Sample Sidebar Module

This is a sample module published to the sidebar_top position, using the -sidebar module class suffix. There is also a sidebar_bottom position below the menu.

Sample Sidebar Module

This is a sample module published to the sidebar_bottom position, using the -sidebar module class suffix. There is also a sidebar_top position below the search.

Trucking HR Canada released the second report in a series focused on assessing labour market impacts of COVID-19. This report includes updated insights of how COVID-19 is affecting trucking and logistics employment, and what can be expected for employers in the industry in the next three years. This second stage of the report presents a labour market forecast and shares results based on the ramifications of COVID-19. In the forecast, we learn that:

  • Over the first two quarters of 2020, employment in the trucking and logistics sector is expected to contract by 10.4%, or 72,000 jobs, due to COVID-19. We expect a 10.9% contraction among truck drivers and 10.0% decline among non-truck driver occupations.
  • Given anticipated retirements and other labour outflows from the truck driver occupation, there is a strong indication that, by 2023, labour demand is unlikely to be fully met, which would mean a return to driver shortages.
  • We estimate that COVID-19 and its economy-wide impacts will result in declines in truck driver employment that cost the truck transportation industry approximately $3.2 billion in sales in 2020.

On July 9, the Government of Canada held a briefing to share this important update with officials and ultimately aid in good decision making for the industry. Trucking HR Canada partnered with The Conference Board of Canada to undertake research assessing the labour impacts of Covid-19 on the trucking and logistics sector. This forecast is designed to help us better understand what employers might expect down the road in terms of post-COVID economic rebound projections, forecasts of employment as well as estimates on expected employment losses.

You can download the report at truckinghr.com.

Trucking HR Canada is a national, non-profit organization, advancing modern HR solutions for the trucking and logistics workforce. We collaborate, partner, and work with a dynamic network including industry associations, government departments and industry professionals to ensure Canada’s freight transportation network has the skilled workforce needed for today and into the future.

Current News

How Ontario’s General Trucking Sector can Address Driver Fatigue Among Professional Drivers

Driver fatigue identified as a top health and safety risk for trucking operations in Ontario

Top 10 root causes of driver fatigue among professional truck drivers in Ontario

In February 2020, Ontario’s Ministry of Labour, Training and Skills Development (MLTSD) in partnership with the Infrastructure Health and Safety Association (IHSA) organized a group of industry experts that met for two days to determine the root causes of driver fatigue in Ontario’s trucking sector. As part of their work, they also developed critical controls and specific activities that could be put in place to address driver fatigue in Ontario’s general trucking industry.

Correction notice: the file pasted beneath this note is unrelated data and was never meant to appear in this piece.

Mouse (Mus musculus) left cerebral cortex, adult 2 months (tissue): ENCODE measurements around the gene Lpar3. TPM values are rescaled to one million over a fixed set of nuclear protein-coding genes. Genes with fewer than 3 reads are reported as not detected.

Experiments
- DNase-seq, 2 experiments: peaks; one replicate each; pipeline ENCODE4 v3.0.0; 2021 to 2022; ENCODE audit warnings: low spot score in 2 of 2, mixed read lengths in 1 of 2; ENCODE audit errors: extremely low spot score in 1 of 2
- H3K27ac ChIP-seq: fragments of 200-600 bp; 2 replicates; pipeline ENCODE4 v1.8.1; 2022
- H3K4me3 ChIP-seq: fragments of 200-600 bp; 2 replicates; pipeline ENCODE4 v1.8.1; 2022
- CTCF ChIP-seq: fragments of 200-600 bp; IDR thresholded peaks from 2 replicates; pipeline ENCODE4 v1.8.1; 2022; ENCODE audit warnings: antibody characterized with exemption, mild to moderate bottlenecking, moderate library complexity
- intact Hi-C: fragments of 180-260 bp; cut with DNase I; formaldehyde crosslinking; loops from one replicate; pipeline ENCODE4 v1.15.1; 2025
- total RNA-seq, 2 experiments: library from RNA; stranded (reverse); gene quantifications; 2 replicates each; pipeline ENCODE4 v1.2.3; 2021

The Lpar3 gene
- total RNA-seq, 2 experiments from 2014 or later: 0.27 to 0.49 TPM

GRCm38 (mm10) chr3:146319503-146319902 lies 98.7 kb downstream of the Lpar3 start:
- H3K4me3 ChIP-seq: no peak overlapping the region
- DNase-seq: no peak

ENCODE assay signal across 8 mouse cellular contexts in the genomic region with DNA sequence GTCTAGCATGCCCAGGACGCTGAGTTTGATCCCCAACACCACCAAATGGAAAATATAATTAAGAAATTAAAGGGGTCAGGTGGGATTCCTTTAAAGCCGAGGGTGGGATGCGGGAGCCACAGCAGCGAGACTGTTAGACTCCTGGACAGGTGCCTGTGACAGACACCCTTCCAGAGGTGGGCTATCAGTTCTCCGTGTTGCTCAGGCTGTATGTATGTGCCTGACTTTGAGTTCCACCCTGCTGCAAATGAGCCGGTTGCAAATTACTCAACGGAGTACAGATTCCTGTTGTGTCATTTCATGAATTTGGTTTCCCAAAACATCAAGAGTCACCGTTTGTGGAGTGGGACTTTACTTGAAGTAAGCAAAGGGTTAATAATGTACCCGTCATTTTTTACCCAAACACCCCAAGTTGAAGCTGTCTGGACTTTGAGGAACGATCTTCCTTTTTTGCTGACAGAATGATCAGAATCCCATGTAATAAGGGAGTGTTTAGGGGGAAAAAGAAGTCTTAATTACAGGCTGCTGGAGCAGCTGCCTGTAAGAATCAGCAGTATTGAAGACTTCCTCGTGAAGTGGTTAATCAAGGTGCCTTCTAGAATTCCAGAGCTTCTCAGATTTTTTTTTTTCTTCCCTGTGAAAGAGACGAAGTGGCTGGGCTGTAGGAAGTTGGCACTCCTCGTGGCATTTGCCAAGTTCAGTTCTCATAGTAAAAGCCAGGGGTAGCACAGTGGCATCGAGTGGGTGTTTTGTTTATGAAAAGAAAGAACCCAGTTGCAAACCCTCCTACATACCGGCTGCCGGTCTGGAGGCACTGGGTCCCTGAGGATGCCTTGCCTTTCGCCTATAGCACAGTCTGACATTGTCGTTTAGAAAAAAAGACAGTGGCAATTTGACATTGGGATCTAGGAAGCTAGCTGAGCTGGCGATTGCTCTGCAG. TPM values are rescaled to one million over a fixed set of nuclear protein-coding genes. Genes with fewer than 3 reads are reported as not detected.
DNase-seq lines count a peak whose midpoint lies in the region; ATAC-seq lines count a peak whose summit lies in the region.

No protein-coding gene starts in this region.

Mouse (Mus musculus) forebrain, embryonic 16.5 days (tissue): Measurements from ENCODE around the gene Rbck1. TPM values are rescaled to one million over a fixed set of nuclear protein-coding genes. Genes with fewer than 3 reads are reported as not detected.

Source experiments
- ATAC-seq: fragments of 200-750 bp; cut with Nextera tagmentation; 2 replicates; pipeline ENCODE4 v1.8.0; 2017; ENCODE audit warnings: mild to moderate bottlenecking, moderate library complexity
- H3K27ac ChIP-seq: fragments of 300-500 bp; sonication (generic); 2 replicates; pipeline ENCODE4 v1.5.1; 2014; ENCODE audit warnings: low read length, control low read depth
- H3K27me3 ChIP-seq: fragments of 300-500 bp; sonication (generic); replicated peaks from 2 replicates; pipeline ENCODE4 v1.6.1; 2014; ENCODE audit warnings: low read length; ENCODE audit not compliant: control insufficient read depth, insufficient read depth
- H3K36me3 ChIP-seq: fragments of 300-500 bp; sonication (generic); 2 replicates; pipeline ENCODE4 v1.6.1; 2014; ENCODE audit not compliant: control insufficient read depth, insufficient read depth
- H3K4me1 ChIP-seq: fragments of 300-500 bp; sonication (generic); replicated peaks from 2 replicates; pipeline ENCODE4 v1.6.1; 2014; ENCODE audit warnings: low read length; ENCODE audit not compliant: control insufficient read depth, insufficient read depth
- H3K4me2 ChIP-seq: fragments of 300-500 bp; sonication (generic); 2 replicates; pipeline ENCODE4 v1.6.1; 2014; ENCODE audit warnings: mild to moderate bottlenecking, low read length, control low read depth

The list of the top 10 causes of driver fatigue, as identified by workers, supervisors, and employers in Ontario’s trucking sector is displayed in the infographic on pages 34-35 of Private Motor Carrier. More detailed information on the top causes of driver fatigue among professional truck drivers, is discussed in the accompanying technical paper available at www.ihsa.ca/driverfatigue.

Identifying solutions and controls

After identifying the top 10 causal factors of driver fatigue, the group of subject matter experts, led by Dr. Sujoy Dey of the MLTSD, identified possible solutions and controls for the top ranked risks. During the discussions, similar themes and proposed controls kept emerging that informed five key recommendations:

  • classify truck driving as a skilled trade (Red Seal),
  • review and address critical training gaps in mandatory entry-level training (MELT),
  • mandatory graduated licensing for all truck drivers,
  • greater enforcement of carriers who are non-compliant with the Occupational Health and Safety Act (OHSA) and the Highway Traffic Act, and
  • promote mental health and wellness among professional truck drivers.

These recommendations provide a foundation for the reduction in driver fatigue by focussing on systemic causal factors and not just the symptoms of driver fatigue. The trucking industry should focus immediately on addressing these five key recommendations.

“The group of industry experts shared their experience, made suggestions, and proposed potential controls to address the primary causal factors and identified systemic weaknesses in the industry,” says Michelle Roberts, IHSA Director, Stakeholder & Client Engagement. “IHSA is proud of our work as an advocate for improving professional truck driver training, non-compliant carrier enforcement, and the importance of driver mental health and wellness. This work is a strong first step toward meaningful changes for safer and healthier workplaces for professional truck drivers.”

Read more ...